As attention in the United States focuses on a sometimes-ugly battle by public servants and the government over benefits, public-employee protesters are turning Port-of-Spain into a more civilized version of Madison, Wisconsin.
Nearly 150 protestors demonstrated outside the Central Bank of Trinidad & Tobago yesterday, with the tumult loud enough to bring several senators out of their offices in Parliament, including opposition Senator Faris Al-Rawi (People’s National Movement), who was hearing two anti-crime bills at the time.
“In the middle of the debate, there was a very loud protest that could be heard coming from the street around the Red House, and during that protest I was very interested to hear what was going on,” Al-Rawi told the Caribbean Journal.
The protest, which was located in front of the Central Bank and other places in Port-of-Spain, was announced in advance by Trinidad’s Public Services Association union.
Protesters limited their agitation to waving placards and singing songs of opposition.
The debate involves the division of wage increases over the years 2008-2010, and with the collective bargaining agreement set to expire, it has become a pressing issue.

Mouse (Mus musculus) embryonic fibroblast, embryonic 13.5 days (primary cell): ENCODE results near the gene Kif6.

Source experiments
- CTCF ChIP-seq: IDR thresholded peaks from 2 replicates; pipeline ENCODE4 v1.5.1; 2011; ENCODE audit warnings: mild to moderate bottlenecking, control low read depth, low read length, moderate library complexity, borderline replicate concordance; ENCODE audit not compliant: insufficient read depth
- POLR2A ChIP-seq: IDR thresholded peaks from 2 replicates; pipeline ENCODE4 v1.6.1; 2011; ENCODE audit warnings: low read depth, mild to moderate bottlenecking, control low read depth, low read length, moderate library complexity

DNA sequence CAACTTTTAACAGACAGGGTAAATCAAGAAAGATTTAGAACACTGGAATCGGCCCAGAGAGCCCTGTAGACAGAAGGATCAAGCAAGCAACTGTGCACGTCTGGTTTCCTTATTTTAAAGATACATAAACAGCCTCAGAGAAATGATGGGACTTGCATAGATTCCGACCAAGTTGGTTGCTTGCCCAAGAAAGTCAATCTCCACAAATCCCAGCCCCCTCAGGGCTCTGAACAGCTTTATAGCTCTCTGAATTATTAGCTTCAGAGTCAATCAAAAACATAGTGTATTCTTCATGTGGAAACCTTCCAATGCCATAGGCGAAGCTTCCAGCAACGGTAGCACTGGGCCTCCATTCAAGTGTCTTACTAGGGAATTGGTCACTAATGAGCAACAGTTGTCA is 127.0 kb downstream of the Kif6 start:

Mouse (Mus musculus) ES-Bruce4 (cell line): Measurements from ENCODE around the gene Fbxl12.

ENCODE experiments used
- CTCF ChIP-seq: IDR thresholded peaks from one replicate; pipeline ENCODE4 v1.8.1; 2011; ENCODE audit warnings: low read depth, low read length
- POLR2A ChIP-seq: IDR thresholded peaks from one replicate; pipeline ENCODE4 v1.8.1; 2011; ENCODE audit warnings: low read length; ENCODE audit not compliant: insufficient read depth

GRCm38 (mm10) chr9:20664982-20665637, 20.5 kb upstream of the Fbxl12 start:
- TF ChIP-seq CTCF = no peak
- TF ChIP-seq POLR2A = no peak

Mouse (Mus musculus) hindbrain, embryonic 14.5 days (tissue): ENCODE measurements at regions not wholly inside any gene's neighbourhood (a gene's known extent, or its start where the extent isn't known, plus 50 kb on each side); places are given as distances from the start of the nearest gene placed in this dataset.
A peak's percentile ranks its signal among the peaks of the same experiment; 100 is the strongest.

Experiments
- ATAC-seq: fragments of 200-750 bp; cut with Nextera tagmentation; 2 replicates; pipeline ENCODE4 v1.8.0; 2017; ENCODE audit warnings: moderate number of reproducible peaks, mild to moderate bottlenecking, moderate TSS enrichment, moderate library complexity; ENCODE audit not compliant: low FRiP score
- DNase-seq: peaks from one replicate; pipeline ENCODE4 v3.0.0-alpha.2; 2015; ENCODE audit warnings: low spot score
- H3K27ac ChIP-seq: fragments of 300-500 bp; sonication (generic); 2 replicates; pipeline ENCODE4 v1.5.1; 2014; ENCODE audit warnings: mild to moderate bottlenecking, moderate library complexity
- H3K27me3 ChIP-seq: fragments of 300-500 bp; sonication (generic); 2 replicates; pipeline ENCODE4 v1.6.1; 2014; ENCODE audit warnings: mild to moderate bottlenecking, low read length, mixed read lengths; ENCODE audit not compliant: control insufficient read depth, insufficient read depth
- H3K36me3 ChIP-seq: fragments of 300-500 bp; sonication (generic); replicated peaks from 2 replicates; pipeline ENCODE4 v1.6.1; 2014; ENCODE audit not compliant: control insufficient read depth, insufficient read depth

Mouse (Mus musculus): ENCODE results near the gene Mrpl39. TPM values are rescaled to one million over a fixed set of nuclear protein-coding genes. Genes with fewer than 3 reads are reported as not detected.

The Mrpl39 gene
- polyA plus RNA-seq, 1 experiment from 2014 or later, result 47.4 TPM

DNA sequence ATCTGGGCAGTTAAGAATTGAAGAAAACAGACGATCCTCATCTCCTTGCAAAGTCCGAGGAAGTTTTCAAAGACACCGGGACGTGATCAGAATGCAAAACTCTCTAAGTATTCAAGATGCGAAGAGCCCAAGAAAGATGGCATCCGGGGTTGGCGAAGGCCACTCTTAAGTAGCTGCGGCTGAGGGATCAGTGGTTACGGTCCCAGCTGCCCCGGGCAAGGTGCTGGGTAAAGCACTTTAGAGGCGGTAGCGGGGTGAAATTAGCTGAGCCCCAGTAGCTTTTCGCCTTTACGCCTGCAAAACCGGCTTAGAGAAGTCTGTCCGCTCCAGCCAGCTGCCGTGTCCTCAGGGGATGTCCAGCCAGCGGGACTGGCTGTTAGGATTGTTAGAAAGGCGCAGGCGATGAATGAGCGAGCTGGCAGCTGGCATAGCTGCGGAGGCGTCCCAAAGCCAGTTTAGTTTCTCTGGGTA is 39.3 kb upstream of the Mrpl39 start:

Compared to a wave of public unrest across the globe, and even an increasingly vicious struggle between Wisconsin’s unions and the state’s governor, Scott Walker, the Port-of-Spain demonstrations were something of a bastion of civility – and likely more effective.
“It’s a very organized campaign, but it’s a sustained campaign, and it isn’t of the type you’re seeing globally,” Sen. Al-Rawi said. “It doesn’t cause any unrest in our society, but it does signify that it is a very important issue for the nation to be looking at.”
Sen. Al-Rawi noted that given the breadth of employees the PSA covers – including the police, the union issues had a direct impact on crime-fighting.
“Because the union that is protesting has its membership across all unions – including the police, it’s a very important issue which must achieve the government’s attention. It’s something that certainly has to be addressed as a matter of alacrity, and has to be dealt with as a matter of sincerity,” he said.
While it is likely the protests will continue until the protesters’ demands are met, their tenor should remain.
“This is a very peaceful demonstration from my perspective,” Al-Rawi said. “It was a responsible thing to agitate interests in front of the people who are considering them – what we did as an opposition was to relay the concerns, but in a very peaceful, organized way. It’s a testimony to the type of democracy we have here,” he said.